Sincere Engineer is the band for everyone that’s ever felt like quitting but gets through it anyway. It’s for everyone that has had big dreams lead to feeling disillusioned and cynical, yet find the few hours to play in the sunlight. Bless My Psyche is a collection of vignettes about everyday failures, insecurity, anxiety, and the prosaic things we do to push forward.
Recorded in their hometown of Chicago, with long-time collaborator/producer, Matt Jordan, Bless My Psyche is the follow up to 2017’s Rhombithian, and continues to juxtapose hopeful expectations and the disappointment of reality through wry and witty lyrics and catchy indie punk. “I think my music is relatable and I hope it makes people feel like they’re not alone” shares singer, Deanna Belos, “I do it because it’s fun and I don’t want to do anything else.”
Tom Freeman—the Brooklyn-based British artist and musician known as Covey—has had a weird year. He did a Tour To Nobody, playing shows in rural locations across the American northeast for, well, nobody. He recorded the audio and video, turning the audio into a record, Tour To Nobody. He created a Tik Tok account, via which he began sharing the figurines which would adorn the cover of his next LP. In a matter of weeks, over 1 million followers were tuning in to learn about (and swap theories concerning) the increasingly intricate semi-fictional universe Freeman is building through his music.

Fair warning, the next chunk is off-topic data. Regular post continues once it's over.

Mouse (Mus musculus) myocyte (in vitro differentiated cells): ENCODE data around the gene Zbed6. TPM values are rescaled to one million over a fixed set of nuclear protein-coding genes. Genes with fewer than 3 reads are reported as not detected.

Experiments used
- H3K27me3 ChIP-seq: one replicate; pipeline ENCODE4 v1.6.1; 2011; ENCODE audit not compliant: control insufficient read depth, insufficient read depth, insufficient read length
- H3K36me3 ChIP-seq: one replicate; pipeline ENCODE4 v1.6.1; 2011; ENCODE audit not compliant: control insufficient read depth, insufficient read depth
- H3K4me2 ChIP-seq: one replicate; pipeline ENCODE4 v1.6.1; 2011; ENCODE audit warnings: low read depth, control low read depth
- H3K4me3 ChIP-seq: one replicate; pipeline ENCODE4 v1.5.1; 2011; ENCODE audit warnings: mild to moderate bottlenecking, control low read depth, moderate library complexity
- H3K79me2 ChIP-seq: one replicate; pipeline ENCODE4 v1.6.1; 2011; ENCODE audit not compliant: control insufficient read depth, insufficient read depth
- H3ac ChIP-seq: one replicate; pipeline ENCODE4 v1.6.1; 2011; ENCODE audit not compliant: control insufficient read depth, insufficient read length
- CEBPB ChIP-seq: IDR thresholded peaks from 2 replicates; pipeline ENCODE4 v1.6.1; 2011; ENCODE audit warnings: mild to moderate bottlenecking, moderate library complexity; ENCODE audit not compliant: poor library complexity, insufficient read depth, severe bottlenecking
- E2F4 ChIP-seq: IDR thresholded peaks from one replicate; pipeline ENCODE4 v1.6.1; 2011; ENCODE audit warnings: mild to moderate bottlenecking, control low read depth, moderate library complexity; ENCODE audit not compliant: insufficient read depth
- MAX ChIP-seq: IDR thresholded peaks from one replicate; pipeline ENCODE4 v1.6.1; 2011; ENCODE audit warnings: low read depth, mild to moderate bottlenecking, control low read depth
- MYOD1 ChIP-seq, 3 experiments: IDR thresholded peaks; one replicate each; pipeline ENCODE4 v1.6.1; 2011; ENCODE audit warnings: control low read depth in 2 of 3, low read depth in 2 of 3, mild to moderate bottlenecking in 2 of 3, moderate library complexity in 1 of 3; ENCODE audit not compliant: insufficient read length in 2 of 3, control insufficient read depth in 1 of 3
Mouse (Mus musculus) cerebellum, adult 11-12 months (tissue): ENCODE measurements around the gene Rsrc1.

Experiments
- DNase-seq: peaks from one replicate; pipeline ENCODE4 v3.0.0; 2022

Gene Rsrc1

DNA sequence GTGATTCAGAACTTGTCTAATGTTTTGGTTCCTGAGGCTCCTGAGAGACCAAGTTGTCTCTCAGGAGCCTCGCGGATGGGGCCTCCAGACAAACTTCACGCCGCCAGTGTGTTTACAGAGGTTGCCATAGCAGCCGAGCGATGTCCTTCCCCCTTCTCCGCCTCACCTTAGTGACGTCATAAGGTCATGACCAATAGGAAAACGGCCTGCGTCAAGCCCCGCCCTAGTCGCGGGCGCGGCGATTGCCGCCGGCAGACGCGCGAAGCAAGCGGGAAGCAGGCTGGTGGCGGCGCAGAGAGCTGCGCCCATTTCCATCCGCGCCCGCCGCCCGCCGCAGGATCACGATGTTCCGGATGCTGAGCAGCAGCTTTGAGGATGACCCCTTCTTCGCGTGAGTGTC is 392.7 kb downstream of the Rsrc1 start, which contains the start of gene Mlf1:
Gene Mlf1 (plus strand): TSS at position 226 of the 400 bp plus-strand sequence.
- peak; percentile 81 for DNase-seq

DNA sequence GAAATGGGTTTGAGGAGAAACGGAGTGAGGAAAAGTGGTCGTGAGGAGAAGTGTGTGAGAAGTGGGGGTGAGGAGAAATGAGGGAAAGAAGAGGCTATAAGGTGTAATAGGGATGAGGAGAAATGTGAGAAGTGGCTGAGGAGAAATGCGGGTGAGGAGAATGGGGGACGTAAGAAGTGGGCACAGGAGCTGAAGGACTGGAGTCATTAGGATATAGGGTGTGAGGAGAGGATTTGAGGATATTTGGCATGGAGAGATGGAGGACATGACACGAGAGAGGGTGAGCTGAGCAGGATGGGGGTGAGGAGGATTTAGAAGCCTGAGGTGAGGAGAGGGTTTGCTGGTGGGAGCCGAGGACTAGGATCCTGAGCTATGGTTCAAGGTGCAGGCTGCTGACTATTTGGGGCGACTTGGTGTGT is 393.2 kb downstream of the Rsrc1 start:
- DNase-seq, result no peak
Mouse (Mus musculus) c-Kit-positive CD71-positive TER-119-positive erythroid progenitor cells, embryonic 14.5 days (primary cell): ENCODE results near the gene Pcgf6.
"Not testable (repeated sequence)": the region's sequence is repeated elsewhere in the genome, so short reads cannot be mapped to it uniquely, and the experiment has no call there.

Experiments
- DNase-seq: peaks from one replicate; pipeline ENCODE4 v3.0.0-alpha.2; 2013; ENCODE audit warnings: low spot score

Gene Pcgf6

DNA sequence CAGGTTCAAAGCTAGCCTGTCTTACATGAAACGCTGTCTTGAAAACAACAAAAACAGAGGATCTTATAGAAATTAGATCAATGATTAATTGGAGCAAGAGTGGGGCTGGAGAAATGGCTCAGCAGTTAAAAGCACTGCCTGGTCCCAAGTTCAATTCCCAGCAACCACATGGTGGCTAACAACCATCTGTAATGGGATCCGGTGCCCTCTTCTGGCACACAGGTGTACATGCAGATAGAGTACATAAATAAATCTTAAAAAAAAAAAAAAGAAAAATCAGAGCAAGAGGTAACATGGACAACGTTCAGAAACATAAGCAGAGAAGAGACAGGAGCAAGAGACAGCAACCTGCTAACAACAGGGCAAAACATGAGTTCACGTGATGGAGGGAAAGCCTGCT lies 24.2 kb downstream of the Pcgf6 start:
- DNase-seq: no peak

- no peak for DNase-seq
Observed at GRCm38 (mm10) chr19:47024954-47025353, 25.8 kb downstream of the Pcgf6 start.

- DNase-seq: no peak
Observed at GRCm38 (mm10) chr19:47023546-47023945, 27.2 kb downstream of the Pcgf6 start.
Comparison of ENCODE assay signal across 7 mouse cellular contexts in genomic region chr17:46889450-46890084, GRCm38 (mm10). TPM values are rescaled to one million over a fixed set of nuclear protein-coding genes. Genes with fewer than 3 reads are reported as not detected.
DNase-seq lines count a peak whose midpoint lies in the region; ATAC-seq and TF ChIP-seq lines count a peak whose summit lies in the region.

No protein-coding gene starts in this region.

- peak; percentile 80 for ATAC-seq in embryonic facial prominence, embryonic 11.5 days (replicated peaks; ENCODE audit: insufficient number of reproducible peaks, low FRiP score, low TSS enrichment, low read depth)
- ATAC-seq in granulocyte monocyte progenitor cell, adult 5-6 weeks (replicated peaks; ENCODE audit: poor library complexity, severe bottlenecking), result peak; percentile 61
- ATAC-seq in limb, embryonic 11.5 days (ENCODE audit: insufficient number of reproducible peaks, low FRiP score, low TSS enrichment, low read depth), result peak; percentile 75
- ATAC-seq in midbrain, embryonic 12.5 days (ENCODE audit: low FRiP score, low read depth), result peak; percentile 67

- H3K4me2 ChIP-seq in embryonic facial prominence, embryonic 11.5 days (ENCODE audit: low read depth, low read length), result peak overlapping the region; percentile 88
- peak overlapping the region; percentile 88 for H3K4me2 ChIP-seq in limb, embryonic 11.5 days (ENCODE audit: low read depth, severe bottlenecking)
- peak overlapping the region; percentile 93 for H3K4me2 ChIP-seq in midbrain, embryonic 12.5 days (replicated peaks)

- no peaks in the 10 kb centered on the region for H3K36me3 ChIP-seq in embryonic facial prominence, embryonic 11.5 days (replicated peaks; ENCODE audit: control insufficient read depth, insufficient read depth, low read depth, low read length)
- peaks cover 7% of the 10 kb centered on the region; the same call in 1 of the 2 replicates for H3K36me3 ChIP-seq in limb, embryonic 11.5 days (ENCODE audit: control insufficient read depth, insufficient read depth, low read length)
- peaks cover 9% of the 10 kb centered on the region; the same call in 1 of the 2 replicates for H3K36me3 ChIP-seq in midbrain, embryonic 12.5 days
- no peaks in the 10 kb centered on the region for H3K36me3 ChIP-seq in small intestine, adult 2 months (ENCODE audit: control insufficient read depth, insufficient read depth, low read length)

Enter Covey’s new full-length record, Class Of Cardinal Sin. The record’s cover features a diorama depicting what, at first glance, appears to be a simple class graduation photo, complete with a blackboard with white lettering at the front. Upon inspection though, the classmates are in disrepair. Some are missing limbs; others are casting satanist spells; and most have a human body beneath the head of a creature. Still, they’re dressed and arranged like students, grotesque and miserable. The home, the class photo, the songs: these are all part of a network of synapses that comprise Class Of Cardinal Sin, refracted through Freeman’s acerbic, wrenchingly sharp storytelling. This
storytelling is backed by major-key melodies realized on acoustic and electric guitars, bass and
warbling keys, percussion that shifts from gentle to titanic.